Original Article

Silencing AML1-ETO gene expression leads to simultaneous activation of both pro-apoptotic and proliferation signaling

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Abstract

The t(8;21)(q22;q22) rearrangement represents the most common chromosomal translocation in acute myeloid leukemia (AML). It results in a transcript encoding for the fusion protein AML1-ETO (AE) with transcription factor activity. AE is considered to be an attractive target for treating t(8;21) leukemia. However, AE expression alone is insufficient to cause transformation, and thus the potential of such therapy remains unclear. Several genes are deregulated in AML cells, including KIT that encodes a tyrosine kinase receptor. Here, we show that AML cells transduced with short hairpin RNA vector targeting AE mRNAs have a dramatic decrease in growth rate that is caused by induction of apoptosis and deregulation of the cell cycle. A reduction in KIT mRNA levels was also observed in AE-silenced cells, but silencing KIT expression reduced cell growth but did not induce apoptosis. Transcription profiling of cells that escape cell death revealed activation of a number of signaling pathways involved in cell survival and proliferation. In particular, we find that the extracellular signal-regulated kinase 2 (ERK2; also known as mitogen-activated protein kinase 1 (MAPK1)) protein could mediate activation of 23 out of 29 (79%) of these upregulated pathways and thus may be regarded as the key player in establishing the t(8;21)-positive leukemic cells resistant to AE suppression.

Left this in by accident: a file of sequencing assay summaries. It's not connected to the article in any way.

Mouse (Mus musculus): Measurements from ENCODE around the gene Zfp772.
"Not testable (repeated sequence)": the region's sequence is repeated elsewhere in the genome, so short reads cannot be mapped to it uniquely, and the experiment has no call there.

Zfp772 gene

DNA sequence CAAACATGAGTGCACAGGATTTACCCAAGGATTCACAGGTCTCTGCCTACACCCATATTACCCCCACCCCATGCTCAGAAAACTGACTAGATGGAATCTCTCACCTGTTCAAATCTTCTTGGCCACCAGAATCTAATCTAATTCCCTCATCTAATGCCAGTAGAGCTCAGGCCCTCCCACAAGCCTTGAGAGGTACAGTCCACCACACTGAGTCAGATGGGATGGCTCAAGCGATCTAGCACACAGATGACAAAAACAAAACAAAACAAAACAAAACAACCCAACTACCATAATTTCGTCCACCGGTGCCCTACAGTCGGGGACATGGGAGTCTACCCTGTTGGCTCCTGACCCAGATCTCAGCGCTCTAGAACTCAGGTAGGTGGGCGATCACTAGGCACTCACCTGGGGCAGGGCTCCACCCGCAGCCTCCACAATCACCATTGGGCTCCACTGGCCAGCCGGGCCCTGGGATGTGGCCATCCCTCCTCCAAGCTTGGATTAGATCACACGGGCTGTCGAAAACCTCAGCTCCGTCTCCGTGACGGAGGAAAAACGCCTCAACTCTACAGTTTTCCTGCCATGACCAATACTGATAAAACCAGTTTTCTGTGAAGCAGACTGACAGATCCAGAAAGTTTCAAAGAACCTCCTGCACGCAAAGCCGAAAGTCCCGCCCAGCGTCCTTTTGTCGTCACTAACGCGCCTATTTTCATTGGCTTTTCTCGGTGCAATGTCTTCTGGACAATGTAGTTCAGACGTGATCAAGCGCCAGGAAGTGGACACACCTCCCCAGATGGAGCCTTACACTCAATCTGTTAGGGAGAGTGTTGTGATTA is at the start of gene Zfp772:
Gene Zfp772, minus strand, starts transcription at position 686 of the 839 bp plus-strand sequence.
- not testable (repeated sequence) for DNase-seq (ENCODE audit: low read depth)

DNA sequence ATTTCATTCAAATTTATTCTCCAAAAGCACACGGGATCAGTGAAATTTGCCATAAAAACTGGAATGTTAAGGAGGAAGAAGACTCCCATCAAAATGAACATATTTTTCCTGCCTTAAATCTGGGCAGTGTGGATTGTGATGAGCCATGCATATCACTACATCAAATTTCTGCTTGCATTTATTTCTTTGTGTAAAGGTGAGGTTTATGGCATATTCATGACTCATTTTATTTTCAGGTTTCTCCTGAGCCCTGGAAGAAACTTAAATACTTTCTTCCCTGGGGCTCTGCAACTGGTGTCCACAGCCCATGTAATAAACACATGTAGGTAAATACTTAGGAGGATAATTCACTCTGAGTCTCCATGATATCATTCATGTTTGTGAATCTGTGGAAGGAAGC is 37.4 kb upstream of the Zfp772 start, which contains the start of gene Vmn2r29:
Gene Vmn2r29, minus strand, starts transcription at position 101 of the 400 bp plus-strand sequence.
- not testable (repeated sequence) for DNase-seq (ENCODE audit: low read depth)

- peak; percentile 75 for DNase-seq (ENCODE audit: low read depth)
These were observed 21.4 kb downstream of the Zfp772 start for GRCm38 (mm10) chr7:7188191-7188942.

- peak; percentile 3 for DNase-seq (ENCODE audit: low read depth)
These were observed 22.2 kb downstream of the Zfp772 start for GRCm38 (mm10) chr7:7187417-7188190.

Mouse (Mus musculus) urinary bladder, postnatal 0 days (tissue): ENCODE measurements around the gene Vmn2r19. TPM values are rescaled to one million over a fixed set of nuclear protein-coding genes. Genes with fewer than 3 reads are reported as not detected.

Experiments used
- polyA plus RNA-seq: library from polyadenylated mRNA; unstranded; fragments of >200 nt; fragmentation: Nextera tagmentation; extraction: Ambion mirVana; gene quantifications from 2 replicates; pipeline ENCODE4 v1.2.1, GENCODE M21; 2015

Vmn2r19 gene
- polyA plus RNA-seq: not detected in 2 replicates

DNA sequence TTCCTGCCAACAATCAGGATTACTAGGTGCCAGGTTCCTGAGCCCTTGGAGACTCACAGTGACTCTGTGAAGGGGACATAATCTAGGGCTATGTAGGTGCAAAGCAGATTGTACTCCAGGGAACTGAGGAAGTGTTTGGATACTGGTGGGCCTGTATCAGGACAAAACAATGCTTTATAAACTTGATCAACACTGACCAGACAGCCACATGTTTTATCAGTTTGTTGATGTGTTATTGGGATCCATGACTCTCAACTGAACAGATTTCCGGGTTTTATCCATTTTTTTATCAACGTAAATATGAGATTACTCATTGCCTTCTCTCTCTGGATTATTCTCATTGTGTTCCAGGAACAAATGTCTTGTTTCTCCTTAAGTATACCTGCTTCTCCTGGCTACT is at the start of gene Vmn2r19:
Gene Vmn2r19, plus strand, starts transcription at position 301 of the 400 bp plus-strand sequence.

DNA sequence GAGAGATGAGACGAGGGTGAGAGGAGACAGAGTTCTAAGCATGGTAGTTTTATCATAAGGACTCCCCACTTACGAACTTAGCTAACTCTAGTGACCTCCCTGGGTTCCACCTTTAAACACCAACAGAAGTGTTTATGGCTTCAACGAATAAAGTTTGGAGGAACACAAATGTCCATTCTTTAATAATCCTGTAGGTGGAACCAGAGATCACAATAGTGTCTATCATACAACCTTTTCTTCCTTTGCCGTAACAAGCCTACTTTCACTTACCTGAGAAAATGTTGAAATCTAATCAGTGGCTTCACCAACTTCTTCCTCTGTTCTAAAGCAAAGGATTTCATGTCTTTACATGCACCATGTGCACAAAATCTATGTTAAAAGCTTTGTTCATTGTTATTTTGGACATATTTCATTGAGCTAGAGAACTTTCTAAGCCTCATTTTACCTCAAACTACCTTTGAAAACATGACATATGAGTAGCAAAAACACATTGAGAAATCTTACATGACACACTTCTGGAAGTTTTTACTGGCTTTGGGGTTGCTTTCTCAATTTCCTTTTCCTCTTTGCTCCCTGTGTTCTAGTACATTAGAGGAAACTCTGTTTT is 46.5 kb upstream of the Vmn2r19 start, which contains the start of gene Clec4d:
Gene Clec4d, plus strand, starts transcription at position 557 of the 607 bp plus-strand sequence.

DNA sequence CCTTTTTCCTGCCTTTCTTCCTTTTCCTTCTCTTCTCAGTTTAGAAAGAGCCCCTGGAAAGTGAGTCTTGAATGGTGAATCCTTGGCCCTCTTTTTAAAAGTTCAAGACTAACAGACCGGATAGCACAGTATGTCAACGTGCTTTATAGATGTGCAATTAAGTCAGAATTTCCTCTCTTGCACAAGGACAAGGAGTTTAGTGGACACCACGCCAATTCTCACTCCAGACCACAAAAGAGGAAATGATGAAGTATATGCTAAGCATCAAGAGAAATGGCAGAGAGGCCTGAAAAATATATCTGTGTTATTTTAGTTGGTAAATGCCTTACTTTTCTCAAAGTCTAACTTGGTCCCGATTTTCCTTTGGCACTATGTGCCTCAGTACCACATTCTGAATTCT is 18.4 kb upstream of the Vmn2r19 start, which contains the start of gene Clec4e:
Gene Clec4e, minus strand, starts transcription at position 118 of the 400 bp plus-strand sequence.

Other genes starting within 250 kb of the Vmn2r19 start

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Acknowledgements

This work was supported by the Programs of the Presidium of the Russian Academy of Sciences: ‘Molecular and Cell Biology’, ‘Fundamental Research Basics in Nanotechnology and Nanomaterials’, ‘Dynamics and Conservation of Genomes’ and the Russian Foundation for Basic Research (grant nos. 13-04-00599-a, 14-04-00821-a, 14-04-32108, 12-0433094 and 10-04-00593-a). We thank ‘UMA Foundation’ for their support in preparation of the manuscript.

Author information

Author notes

    • P V Spirin
    • , T D Lebedev
    •  & N N Orlova

    These three authors contributed equally to this work.

Affiliations

  1. Engelhardt Institute of Molecular Biology, Russian Academy of Sciences, Moscow, Russia

    • P V Spirin
    • , T D Lebedev
    • , N N Orlova
    • , A S Gornostaeva
    • , M M Prokofjeva
    • , N A Nikitenko
    • , S E Dmitriev
    • , P M Rubtsov
    •  & V S Prassolov
  2. Moscow Institute of Physics and Technology, Dolgoprudny, Russia

    • N N Orlova
    • , A S Gornostaeva
    •  & V S Prassolov
  3. Belozersky Institute of Physico-Chemical Biology, Lomonosov Moscow State University, Moscow, Russia

    • S E Dmitriev
  4. Shemyakin-Ovchinnikov Institute of Bioorganic Chemistry, Moscow, Russia

    • A A Buzdin
    •  & A M Aliper
  5. D Rogachyov Federal Research Center of Pediatric Hematology, Oncology and Immunology, Moscow, Russia

    • A A Buzdin
    • , N M Borisov
    • , A M Aliper
    •  & A V Garazha
  6. Pathway Pharmaceuticals Limited, Wan Chai, Hong Kong Special Administrative Region

    • A A Buzdin
    • , N M Borisov
    •  & A V Garazha
  7. Heinrich Pette Institute, Leibniz Institute for Experimental Virology, Hamburg, Germany

    • C Stocking

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Competing interests

The authors declare no conflict of interest.

Corresponding author

Correspondence to V S Prassolov.

Supplementary information

Supplementary Information accompanies this paper on the Leukemia website (http://www.nature.com/leu)